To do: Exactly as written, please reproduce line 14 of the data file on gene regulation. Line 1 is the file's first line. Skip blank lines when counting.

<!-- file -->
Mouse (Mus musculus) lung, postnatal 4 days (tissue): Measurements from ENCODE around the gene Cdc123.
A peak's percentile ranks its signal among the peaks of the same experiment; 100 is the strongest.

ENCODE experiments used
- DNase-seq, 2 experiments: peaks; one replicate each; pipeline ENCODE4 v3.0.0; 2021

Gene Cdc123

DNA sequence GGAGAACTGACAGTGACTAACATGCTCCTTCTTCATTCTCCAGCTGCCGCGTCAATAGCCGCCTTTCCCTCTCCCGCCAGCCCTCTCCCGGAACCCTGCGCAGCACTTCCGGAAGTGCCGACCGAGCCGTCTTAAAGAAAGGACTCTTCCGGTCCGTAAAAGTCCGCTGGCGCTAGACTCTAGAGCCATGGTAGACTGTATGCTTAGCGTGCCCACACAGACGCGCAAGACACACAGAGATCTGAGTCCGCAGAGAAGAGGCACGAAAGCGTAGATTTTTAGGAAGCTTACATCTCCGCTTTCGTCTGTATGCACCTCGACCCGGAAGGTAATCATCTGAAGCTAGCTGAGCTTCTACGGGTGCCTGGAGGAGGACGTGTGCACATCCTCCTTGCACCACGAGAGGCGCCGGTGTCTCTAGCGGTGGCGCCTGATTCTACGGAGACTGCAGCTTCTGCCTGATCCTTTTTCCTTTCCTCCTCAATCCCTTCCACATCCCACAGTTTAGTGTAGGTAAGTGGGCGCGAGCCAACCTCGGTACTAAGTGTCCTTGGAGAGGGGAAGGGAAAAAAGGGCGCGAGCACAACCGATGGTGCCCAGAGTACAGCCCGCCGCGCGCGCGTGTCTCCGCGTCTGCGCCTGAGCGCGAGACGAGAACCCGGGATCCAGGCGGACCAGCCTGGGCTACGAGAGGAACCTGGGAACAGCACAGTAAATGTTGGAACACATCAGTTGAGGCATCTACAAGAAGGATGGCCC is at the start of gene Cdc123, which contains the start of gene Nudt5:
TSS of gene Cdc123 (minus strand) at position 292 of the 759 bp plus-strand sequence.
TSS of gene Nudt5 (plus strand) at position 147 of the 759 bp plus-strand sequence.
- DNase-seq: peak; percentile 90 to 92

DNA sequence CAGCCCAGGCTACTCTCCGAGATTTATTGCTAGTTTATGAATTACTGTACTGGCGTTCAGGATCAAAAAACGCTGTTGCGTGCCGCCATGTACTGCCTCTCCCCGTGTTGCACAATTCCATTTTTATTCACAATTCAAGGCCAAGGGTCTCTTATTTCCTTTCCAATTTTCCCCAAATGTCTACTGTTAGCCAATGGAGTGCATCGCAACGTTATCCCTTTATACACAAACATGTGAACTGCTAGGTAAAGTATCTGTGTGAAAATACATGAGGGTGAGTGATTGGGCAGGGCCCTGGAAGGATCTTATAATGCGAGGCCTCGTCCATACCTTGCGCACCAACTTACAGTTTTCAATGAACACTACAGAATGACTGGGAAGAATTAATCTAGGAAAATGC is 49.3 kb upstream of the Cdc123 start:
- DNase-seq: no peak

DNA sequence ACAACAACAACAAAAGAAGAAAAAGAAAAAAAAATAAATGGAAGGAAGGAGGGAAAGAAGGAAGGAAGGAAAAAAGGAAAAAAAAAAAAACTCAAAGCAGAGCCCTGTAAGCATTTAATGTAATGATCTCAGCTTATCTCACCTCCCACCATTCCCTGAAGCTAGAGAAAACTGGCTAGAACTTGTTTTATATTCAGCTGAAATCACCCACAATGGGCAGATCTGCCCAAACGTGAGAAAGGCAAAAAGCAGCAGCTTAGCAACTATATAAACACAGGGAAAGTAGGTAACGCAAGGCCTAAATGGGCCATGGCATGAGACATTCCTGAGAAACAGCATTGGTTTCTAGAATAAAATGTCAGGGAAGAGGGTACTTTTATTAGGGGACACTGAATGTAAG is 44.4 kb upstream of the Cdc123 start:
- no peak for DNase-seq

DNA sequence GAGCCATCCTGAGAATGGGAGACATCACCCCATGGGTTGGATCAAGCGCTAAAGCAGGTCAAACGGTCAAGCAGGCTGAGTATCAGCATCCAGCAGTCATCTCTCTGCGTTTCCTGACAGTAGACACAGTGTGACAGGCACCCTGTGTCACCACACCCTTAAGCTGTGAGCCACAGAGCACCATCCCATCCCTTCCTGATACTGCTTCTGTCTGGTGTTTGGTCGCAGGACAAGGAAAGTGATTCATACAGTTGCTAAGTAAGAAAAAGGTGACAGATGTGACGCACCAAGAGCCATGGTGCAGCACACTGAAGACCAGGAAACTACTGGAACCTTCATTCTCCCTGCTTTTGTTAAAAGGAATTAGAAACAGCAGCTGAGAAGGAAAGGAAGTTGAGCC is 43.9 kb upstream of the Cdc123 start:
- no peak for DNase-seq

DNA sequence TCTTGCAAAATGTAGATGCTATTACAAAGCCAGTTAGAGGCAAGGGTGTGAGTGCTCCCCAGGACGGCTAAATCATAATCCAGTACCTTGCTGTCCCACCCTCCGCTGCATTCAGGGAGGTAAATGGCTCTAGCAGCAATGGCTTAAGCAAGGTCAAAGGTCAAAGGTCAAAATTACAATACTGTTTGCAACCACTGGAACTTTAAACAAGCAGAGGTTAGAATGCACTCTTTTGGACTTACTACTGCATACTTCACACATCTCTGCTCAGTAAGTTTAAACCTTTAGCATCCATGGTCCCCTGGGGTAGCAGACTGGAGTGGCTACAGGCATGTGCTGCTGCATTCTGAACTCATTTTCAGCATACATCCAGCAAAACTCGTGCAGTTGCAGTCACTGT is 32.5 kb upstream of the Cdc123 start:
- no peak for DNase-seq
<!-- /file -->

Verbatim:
DNA sequence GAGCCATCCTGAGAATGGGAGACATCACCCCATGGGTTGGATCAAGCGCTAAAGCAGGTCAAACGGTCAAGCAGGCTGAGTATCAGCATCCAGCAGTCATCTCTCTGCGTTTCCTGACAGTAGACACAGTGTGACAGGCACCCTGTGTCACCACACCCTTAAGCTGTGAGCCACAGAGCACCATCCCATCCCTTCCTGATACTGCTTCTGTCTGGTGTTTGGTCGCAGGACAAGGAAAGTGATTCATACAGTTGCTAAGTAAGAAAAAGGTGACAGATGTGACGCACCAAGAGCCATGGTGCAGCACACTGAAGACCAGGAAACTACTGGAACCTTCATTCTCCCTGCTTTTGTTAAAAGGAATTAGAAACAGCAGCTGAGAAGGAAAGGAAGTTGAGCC is 43.9 kb upstream of the Cdc123 start: